YUMA, Ariz. — Chris Brown reported to Padre camp Saturday. Condition: in shape and out of sorts.
The third baseman, arriving four days before the reporting date for position players, ran a little, took a few ground balls and then talked.
Not about baseball, but about salary arbitration and his displeasure over the way the Padres handled the recent hearing, which Brown lost. After listening to both sides last week in New York, arbitrator Frederick Reel assigned him the Padres' $265,000 offer instead of his $410,000 demand.
Brown, who made $215,000 last year, said he was not complaining about the money. He said he wasn't happy with what the arbitrator was told about him.
"It's not that I lost, it's a matter of why I lost," said Brown, who was not at the arbitration hearing but was represented by agent Eric Goldschmidt. "I understand that a lot of deceiving was going on by management, that they said some things I don't agree with.
"I know every time you go to arbitration, you are going to get ripped, but I don't think they have to be unfair about it. I had a lot of faith in the Padres' management until then. I need to talk to them about it now."
Brown, who joined the Padres at midseason last year from the San Francisco Giants, said he would not specify the nature of his complaints until he discussed them with the Padres. General Manager Jack McKeon said it will be news to him.
"I thought everything was done very fairly, very cleanly," he said. "Both sides presented their case, and that was that."
Brown began last season with a broken jaw and didn't play after Sept. 14 because of a broken right hand. He played in only 82 games for the Padres and Giants combined. In 1986, he played in only 116 with the Giants because of a sore shoulder that later required surgery.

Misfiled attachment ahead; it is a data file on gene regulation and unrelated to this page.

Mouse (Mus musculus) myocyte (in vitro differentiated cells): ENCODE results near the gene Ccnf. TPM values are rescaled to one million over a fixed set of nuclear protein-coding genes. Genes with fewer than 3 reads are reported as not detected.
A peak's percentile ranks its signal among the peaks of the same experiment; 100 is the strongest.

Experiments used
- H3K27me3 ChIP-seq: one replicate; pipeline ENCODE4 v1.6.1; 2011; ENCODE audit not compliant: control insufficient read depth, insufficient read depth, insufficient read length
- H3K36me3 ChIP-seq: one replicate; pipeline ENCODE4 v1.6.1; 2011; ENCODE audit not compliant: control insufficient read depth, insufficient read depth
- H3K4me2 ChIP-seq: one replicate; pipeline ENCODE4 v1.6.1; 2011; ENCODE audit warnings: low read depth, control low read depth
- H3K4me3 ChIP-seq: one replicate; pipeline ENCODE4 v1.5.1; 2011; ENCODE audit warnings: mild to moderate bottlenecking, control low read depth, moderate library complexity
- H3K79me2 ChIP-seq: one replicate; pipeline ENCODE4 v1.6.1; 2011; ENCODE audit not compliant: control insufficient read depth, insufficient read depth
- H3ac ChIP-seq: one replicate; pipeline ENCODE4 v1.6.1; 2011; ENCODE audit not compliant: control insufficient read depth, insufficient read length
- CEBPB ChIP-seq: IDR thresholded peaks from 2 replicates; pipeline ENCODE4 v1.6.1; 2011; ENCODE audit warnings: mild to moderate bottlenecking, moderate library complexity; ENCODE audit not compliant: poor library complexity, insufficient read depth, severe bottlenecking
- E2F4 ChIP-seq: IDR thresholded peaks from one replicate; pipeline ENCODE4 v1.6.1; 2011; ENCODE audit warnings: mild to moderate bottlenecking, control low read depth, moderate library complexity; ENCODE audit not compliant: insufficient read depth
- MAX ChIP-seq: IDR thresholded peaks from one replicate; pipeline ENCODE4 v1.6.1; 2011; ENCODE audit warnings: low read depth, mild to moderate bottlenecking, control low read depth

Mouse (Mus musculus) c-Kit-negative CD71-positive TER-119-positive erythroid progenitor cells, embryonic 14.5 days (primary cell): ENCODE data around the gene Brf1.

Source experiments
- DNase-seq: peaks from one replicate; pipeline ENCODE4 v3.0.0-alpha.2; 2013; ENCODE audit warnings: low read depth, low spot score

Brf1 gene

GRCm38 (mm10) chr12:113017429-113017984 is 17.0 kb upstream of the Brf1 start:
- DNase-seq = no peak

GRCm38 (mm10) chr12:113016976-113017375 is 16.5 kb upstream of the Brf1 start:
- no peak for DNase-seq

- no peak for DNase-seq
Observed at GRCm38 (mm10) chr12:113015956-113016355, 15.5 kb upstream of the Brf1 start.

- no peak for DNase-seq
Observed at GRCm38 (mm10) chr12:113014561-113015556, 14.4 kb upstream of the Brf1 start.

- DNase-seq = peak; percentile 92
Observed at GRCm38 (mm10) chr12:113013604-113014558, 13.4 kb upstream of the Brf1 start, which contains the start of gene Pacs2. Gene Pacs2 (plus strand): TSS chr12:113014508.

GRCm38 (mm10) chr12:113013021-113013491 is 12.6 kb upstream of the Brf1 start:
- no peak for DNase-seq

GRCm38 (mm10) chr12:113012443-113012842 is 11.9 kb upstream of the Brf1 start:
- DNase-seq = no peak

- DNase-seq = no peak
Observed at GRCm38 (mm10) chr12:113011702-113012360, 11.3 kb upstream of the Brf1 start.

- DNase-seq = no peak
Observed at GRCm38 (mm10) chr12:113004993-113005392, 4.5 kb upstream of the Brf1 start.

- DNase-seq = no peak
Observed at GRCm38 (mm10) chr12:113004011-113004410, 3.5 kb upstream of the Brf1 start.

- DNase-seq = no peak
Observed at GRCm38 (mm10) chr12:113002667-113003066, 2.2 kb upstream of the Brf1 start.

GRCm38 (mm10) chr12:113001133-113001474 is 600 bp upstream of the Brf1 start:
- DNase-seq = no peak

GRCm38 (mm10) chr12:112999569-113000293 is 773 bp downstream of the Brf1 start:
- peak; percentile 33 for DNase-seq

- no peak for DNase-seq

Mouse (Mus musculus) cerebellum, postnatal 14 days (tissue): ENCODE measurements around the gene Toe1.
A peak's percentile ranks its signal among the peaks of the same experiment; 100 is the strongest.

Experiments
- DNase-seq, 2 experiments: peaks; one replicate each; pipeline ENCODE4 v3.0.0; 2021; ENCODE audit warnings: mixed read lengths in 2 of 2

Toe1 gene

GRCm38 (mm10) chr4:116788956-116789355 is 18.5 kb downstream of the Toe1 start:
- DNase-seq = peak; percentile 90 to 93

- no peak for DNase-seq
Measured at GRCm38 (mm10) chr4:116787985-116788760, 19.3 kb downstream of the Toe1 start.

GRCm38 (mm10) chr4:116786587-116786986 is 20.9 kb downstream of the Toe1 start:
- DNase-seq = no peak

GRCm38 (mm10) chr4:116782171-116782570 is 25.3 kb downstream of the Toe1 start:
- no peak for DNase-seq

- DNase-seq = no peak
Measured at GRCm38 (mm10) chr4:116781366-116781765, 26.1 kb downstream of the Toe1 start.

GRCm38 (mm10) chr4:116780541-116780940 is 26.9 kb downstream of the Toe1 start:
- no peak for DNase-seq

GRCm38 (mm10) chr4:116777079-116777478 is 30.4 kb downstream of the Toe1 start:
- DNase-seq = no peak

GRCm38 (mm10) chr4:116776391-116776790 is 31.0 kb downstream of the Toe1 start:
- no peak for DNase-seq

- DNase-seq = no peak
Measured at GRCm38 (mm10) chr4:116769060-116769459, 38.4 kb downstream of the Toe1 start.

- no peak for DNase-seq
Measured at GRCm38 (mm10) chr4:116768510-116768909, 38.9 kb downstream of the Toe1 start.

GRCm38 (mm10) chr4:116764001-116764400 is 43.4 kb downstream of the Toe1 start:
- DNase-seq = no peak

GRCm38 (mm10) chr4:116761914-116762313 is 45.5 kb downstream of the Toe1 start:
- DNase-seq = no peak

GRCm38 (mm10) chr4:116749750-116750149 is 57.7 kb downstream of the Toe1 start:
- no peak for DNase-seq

Brown intimated that because of his limited playing time, the Padres likened him to a utility player despite a .284 average over the past two seasons.
"This wasn't the issue of a raise, it was the issue of what they felt I was worth," Brown said. "They felt I wasn't worth any more than a utility player. Jose Oquendo (of St. Louis) makes more than I, and he's a utility player."
If nothing else, Brown has been inspired. "I've got to go out this year and prove everybody wrong," he said. "I want to go out, play between 147-158 games. This arbitration is over. It will not bother me on the field. I won't let this make a difference."
Padre Manager Larry Bowa was glad to see Brown and said they didn't even discuss arbitration.
"I don't even like to know how much money a player makes," Bowa said. "All of that is completely out of my hands and of no concern to me. We didn't talk about it, and we won't talk about it. That's between him and the front office."
In the every-little-edge department, the Padres had contracted with Mesa Community College for use of their field during the upcoming 11-day trip to Phoenix. It is the first time during their annual Phoenix trip that they will be able to work out on a field other than their opponent's.
"I thought last year we went backward over there," Bowa said. "The guys who aren't playing in the games get eight swings in the cage before the games, and that's it. Now we've got a place to send our pitchers who we aren't using, or send hitters who are getting a day off.
"In the past, if we got rained out, whoever we were playing wouldn't let us use their field for anything that day. Now we can still go somewhere and get some work in."